Minneapolis hopes to reopen the Martin Olav Sabo Bridge by June 4, officials said this week.
The bicycle and pedestrian span over Hiawatha Avenue S. has been closed for three months, after the fracture of a steel anchor led the bridge's tallest set of cables to fall from its mast on Feb. 19.
A second set of cables was removed after inspectors discovered cracks on another anchor.
The cables are not expected to be replaced by the time the bridge reopens. To make the bridge safe for public use, the city must adjust shoring structures beneath it and release tension from the cables anchored to the ground, according to Heidi Hamilton, the city's deputy public works director.
The engineering consulting firm Wiss, Janney, Elstner Associates is coming up with a proposed repair, and the bridge could be closed again once workers begin putting up new cables, Hamilton said.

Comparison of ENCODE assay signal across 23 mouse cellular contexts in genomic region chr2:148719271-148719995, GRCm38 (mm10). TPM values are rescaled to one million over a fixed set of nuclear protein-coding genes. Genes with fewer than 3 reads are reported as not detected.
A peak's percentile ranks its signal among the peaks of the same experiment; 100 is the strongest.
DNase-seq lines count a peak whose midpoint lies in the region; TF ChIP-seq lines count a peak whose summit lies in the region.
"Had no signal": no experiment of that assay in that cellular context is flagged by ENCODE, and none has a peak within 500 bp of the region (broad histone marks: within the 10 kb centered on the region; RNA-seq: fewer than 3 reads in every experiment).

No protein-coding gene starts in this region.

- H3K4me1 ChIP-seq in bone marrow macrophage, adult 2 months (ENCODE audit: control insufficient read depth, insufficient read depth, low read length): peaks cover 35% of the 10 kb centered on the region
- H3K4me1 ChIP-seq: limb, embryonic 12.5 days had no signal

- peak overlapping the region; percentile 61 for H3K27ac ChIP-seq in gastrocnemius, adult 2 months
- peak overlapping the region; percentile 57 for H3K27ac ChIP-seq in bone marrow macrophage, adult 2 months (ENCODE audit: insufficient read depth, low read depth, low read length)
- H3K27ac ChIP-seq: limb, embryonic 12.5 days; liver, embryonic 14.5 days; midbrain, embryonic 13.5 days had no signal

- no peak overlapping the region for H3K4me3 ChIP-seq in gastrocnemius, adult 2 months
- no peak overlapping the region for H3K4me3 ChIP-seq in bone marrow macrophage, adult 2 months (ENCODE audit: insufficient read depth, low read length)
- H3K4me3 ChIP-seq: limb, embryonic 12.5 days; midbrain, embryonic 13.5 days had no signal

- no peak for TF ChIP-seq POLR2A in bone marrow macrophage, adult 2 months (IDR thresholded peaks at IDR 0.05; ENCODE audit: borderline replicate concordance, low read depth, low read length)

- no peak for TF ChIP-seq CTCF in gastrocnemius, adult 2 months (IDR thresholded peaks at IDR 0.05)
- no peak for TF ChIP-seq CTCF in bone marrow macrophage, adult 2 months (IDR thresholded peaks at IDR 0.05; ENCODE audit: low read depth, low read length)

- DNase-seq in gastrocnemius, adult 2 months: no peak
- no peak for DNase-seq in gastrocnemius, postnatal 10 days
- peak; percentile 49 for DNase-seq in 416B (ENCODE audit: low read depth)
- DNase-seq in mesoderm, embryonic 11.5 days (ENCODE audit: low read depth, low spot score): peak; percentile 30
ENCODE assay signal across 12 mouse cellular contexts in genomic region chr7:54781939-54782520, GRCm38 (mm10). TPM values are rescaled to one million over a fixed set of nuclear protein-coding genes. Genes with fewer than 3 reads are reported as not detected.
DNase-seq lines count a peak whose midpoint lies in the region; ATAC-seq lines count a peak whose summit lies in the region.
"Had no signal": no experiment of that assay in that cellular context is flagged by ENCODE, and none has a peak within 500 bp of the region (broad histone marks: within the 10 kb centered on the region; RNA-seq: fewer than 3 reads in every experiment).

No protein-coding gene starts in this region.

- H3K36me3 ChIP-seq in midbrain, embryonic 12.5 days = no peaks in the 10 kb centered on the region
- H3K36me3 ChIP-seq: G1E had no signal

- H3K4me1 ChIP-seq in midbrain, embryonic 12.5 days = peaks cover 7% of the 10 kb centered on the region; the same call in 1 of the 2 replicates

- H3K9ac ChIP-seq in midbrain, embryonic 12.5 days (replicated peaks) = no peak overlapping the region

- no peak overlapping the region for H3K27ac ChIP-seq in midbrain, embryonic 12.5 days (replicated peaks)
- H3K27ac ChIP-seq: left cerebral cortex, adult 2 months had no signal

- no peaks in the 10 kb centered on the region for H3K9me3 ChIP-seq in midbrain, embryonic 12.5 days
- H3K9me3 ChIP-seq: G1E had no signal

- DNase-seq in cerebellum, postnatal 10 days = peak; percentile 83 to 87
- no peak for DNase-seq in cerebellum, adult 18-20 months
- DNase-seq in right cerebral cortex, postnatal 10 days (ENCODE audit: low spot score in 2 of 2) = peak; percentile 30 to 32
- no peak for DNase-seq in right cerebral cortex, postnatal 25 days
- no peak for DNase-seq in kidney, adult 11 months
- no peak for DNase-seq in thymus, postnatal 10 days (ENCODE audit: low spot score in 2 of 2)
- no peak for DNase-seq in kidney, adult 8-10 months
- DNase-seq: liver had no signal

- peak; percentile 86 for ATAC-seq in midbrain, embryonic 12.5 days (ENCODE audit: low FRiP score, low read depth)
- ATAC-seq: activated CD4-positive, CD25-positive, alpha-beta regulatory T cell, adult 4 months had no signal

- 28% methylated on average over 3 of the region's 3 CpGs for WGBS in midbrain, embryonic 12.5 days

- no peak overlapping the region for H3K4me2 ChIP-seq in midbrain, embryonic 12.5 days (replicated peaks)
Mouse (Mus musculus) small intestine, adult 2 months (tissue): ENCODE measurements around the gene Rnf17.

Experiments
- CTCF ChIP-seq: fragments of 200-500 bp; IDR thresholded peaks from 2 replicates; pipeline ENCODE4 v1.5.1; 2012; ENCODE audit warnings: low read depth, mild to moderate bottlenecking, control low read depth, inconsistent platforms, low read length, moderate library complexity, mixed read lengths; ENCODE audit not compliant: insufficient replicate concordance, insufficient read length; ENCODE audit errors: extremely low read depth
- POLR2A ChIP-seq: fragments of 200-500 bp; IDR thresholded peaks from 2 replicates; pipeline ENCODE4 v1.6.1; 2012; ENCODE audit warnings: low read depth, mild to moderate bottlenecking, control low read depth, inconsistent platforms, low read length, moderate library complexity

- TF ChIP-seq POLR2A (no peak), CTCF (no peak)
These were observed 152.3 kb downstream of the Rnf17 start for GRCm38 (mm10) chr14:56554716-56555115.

The city is still awaiting an anchor-failure assessment from a Lehigh University expert hired by Wiss, Janney, Elstner.
Expenses have piled up. Hamilton said the city has spent $420,000 to respond to the bridge failure: $60,000 for engineering consultants, $120,000 for internal labor costs and $250,000 for equipment to shore up and evaluate the structure.
Minneapolis is also paying up to an additional $150,000 for a contract with Wiss, Janney, Elstner so the firm can determine the cause of the failure and design a repair. Hennepin County, which oversaw construction of the bridge, is chipping in another $150,000.